The Flynn Effect

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http://pespmc1.vub.ac.be/FLYNNEFF.html


James Flynn, a political scientist working in New Zealand, observed in the 1980's that the scores of different groups of people on standard intelligence tests had consistently augmented over the past decades. Earlier researchers had failed to pay attention to that trend, because IQ scores are always calculated with respect to the average score for the present group. By definition, the average is set to 100. Someone who scores 20% more than the average would therefore get an IQ of 120. But if that person's score would be compared with the average for the corresponding group, tested one generation earlier, the final score would be about 130. Flynn was the first to systematically make such cross-generational comparisons.
Since then, the so-called "Flynn effect" has been confirmed by numerous studies. The same pattern, an average increase of over three IQ points per decade, was found for virtually every type of intelligence test, delivered to virtually every type of group. The pattern applied to some 20 countries for which data were available, including the USA, Canada and different European nations, although the rate increase varied somewhat according to country and type of test. The increase was highest, 20 points per generation (30 years), in Belgium, Holland and Israel, and lowest, 10 points per generation, in Denmark and Sweden. Although the data are limited, it moreover seems that the increase is accelerating. In Holland, for example, scores went up most (over 8 points) for the last measured period, 1972 to 1982. For one type of test, Raven's Progressive Matrices, Flynn found data that spanned a complete century. He concluded that someone who scored among the best 10% a hundred years ago, would nowadays be categorized among the 5% weakest. That means that someone who would be considered bright a century ago, should now be considered a moron!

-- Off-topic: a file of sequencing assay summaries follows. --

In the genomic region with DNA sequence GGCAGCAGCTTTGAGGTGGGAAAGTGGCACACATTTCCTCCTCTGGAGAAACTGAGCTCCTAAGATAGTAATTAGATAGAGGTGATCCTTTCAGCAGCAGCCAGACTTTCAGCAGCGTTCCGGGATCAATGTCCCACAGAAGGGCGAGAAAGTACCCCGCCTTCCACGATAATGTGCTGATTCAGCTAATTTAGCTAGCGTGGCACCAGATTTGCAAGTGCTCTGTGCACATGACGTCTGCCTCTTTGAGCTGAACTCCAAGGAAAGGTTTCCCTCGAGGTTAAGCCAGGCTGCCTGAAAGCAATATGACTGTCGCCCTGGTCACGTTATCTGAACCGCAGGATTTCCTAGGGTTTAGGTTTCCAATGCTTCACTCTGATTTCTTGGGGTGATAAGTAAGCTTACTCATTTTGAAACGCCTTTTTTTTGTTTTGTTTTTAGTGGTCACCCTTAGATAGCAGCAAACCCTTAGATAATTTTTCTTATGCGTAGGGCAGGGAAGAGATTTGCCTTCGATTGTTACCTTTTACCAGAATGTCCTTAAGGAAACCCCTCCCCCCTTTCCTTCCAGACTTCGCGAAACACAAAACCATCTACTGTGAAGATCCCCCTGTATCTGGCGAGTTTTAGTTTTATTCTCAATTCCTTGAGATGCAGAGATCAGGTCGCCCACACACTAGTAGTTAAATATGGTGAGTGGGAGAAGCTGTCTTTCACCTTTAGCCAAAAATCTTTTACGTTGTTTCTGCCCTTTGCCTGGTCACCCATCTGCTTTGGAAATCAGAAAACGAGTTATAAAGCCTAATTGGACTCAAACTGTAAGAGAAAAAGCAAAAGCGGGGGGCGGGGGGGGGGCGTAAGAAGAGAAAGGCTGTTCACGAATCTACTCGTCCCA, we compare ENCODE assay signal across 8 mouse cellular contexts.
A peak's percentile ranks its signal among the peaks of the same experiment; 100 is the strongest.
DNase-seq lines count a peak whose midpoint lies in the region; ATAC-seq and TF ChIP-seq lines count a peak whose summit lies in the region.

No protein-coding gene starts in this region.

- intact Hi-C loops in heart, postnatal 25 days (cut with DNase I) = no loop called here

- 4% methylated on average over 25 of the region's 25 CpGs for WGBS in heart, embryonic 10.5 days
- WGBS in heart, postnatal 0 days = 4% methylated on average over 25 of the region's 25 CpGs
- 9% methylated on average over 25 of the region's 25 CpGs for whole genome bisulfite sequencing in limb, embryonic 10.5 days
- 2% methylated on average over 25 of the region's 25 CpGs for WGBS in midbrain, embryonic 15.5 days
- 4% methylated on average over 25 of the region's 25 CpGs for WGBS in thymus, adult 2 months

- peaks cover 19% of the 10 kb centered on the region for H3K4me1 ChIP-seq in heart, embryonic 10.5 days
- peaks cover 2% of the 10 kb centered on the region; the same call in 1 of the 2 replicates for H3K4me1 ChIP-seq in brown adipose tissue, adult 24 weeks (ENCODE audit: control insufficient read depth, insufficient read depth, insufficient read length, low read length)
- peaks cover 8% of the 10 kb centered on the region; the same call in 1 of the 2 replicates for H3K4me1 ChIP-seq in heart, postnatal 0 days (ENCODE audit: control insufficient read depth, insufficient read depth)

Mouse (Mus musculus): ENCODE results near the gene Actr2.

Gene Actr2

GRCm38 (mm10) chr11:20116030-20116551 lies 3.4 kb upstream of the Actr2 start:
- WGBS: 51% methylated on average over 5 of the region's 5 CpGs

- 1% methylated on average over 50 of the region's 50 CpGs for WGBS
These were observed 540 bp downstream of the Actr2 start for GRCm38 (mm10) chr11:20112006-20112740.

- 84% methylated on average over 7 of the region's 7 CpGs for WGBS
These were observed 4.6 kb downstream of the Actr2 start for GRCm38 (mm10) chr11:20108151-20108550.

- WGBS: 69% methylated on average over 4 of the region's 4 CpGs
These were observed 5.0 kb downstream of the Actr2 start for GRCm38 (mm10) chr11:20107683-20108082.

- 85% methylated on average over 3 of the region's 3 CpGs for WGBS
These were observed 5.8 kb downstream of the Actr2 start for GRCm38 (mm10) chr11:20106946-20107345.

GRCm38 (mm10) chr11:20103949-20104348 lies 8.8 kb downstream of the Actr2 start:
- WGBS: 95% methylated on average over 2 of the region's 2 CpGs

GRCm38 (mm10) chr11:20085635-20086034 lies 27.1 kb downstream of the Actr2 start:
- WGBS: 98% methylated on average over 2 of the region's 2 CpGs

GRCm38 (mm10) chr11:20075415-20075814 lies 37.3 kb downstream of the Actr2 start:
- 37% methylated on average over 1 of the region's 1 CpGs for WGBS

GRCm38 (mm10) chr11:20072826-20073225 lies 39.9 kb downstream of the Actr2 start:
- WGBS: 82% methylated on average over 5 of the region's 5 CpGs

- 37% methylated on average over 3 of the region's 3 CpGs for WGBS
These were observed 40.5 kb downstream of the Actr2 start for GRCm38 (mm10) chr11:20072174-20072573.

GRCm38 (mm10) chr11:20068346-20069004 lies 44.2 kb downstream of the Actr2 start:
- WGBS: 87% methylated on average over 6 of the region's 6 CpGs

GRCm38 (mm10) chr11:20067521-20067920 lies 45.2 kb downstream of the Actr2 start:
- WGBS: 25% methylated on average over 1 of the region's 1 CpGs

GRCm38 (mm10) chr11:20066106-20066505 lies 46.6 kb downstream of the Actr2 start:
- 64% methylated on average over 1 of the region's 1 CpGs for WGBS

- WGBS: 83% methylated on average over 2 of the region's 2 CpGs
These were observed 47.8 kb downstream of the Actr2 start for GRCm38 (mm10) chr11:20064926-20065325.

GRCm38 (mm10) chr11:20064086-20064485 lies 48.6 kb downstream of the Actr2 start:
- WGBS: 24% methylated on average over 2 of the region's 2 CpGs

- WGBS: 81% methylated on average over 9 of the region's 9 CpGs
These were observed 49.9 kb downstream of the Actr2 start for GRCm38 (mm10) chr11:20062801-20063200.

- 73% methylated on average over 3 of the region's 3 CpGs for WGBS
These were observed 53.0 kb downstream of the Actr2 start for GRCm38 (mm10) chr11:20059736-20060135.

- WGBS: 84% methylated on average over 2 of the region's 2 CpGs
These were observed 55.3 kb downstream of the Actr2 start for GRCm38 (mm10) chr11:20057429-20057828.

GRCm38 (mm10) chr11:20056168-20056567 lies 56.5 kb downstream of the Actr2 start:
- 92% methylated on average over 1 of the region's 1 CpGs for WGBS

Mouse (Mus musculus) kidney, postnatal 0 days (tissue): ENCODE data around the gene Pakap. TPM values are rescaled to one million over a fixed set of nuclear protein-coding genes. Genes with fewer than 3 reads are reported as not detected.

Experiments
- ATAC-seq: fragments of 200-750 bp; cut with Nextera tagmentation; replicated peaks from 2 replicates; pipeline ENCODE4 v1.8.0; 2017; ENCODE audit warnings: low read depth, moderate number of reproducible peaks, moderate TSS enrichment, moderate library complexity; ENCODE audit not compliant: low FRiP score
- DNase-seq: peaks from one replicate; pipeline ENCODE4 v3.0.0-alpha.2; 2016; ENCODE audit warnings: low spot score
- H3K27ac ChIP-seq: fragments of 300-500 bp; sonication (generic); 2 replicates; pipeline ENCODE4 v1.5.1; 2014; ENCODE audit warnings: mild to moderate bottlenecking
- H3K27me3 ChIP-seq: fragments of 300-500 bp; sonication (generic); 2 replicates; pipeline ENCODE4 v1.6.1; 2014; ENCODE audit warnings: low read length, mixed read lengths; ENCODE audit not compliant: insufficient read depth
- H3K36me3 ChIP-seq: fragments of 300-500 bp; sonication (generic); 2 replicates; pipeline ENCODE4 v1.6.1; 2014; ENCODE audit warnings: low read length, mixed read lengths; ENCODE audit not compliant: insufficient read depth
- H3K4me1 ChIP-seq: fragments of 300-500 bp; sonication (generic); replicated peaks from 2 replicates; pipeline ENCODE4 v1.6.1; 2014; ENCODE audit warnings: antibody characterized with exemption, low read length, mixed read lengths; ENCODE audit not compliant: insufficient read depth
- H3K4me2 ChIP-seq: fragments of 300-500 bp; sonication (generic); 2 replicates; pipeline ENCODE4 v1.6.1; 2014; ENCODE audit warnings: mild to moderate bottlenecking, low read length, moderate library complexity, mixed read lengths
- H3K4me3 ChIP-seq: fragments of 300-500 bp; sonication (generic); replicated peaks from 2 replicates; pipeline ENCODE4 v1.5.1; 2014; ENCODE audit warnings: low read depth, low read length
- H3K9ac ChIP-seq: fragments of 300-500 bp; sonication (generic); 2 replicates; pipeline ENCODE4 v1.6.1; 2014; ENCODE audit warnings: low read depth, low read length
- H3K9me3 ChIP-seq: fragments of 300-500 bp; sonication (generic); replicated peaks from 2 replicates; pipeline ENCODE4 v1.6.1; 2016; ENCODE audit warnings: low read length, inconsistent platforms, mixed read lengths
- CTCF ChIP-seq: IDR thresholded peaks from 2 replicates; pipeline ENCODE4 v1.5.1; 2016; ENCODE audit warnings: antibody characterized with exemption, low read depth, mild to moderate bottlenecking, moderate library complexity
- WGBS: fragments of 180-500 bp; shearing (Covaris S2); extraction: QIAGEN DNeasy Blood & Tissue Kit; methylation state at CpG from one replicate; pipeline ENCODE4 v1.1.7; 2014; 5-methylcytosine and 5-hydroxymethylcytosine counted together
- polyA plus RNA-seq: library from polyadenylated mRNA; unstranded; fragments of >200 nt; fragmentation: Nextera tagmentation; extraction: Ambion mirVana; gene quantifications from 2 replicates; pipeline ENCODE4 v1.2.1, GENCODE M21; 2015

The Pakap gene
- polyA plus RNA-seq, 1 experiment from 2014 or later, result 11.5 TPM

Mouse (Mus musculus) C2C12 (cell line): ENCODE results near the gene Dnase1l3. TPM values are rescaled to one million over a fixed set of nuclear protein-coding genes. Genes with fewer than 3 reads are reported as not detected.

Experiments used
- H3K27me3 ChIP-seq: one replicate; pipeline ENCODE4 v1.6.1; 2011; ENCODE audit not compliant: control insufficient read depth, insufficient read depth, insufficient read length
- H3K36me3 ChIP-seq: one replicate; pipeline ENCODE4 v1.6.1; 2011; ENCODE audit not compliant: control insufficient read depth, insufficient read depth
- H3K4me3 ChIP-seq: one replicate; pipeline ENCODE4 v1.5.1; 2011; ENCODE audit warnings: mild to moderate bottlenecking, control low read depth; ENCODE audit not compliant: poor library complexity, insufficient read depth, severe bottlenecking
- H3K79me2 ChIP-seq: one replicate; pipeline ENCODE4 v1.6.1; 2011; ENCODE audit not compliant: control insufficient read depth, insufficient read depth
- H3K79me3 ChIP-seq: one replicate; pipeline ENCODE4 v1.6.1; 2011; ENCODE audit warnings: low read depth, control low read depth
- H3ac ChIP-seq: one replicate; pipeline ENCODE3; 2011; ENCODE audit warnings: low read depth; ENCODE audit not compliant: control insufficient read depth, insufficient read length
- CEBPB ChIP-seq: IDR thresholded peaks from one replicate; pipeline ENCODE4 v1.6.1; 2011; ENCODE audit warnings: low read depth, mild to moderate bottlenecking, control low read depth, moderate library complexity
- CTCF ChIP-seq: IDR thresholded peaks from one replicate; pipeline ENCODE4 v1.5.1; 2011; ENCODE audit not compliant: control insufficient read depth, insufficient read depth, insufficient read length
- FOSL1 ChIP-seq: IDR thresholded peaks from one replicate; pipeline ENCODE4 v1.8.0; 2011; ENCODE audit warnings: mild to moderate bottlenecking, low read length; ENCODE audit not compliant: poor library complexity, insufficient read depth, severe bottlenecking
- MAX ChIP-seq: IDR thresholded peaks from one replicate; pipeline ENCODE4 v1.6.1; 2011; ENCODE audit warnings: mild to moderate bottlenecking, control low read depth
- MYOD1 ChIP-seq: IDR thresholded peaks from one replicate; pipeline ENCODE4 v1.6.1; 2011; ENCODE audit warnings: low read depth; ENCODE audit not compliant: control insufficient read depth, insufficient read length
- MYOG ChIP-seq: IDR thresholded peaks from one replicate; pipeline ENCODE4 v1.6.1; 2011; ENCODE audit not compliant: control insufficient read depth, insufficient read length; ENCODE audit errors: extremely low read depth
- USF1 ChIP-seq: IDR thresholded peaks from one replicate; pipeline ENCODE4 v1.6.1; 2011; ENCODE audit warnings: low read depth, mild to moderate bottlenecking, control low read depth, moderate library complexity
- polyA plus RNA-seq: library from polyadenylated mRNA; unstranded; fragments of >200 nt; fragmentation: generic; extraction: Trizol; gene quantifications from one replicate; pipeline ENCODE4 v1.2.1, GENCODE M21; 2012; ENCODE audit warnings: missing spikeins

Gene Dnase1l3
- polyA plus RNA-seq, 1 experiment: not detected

I find this "flynn effect" to be very interest. I had come upon this idea in a old psychology textbook this morning, and it saids the underlying cause is still unknown, or debatable. Any comments, other resources on this idea, and underlying reasons behind this observation will be much appreciated, thank you.
 
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I suggest you follow some of Steven Johnsons writings. He is the Emerging Technology columnist for Discover magazine. He wrote a book based around the Flynn effect, Everything Good is Bad for you: how popular culture is actually making us smarter. He has a blog at www.stevenberlinjohnson.com.

He contends that the reason people are getting smarter is that our culture is getting more complicated. If you take a look at the shows we as a culture are now watching (such as 24, Friends, Seinfield) and compare them of the shows 30 years ago (like Dallas, Three's Company, Bonanza) you can see instantly how much more complex the shows are today. This helps you strenthen your brain (for shows in particular, your EQ, or Emotional Quotient) and become better at picking out emotions and other social clues.

Also, this is true with gaming (and pretty much every facet of modern culture). I don't even think I need to elaborate on how the Sims is more complex than Pong. The current games require you to think ahead of what is going to happen, and problem solve for that.

If you also think about the social nerd who sits on the computer all day with their 10 IM windows open, listening to music, and doing their homework, this paints a pretty good picture of how our daily lives are much more brain intensive.

His theory sure makes sense to me. I've often wondered why I am able to figure things out better than a 35 year old on the game show, when the answer is right in the hosts face.
 
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selfAdjoint
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Does Johnson extend his explanation back in time? The Flynn effect was first noticed in post WWII children, compared to those from the 1920s. It was often explained then as being due to better nutrition; the same clade of kids who were apparently smarter were also taller.

And many would say that the reason you can figure out the game show answer when the contestant can't is that they plan it that way to make the show popular, so they can charge more for advertising. Contestants are chosen to be personable chumps.
 
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selfAdjoint said:
Does Johnson extend his explanation back in time? The Flynn effect was first noticed in post WWII children, compared to those from the 1920s. It was often explained then as being due to better nutrition; the same clade of kids who were apparently smarter were also taller.
:bugeye: I see a correlation...

Intelligence is directly proportional to height!!!! :bugeye: :bugeye: :bugeye:

I better get started on writing!
 
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